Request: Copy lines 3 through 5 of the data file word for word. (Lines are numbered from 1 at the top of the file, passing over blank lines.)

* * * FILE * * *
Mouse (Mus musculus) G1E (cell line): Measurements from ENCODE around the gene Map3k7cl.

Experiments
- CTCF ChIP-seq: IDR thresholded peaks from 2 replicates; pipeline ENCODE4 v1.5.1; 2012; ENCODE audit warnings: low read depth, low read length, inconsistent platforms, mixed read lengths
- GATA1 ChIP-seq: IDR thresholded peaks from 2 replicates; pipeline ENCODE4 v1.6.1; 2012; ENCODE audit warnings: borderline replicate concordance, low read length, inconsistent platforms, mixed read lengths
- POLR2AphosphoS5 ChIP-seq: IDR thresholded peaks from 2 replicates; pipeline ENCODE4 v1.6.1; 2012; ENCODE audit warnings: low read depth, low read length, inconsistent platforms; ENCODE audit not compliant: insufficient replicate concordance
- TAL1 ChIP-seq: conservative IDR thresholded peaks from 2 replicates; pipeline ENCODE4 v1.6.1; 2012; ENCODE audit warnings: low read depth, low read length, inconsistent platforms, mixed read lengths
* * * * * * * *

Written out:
- CTCF ChIP-seq: IDR thresholded peaks from 2 replicates; pipeline ENCODE4 v1.5.1; 2012; ENCODE audit warnings: low read depth, low read length, inconsistent platforms, mixed read lengths
- GATA1 ChIP-seq: IDR thresholded peaks from 2 replicates; pipeline ENCODE4 v1.6.1; 2012; ENCODE audit warnings: borderline replicate concordance, low read length, inconsistent platforms, mixed read lengths
- POLR2AphosphoS5 ChIP-seq: IDR thresholded peaks from 2 replicates; pipeline ENCODE4 v1.6.1; 2012; ENCODE audit warnings: low read depth, low read length, inconsistent platforms; ENCODE audit not compliant: insufficient replicate concordance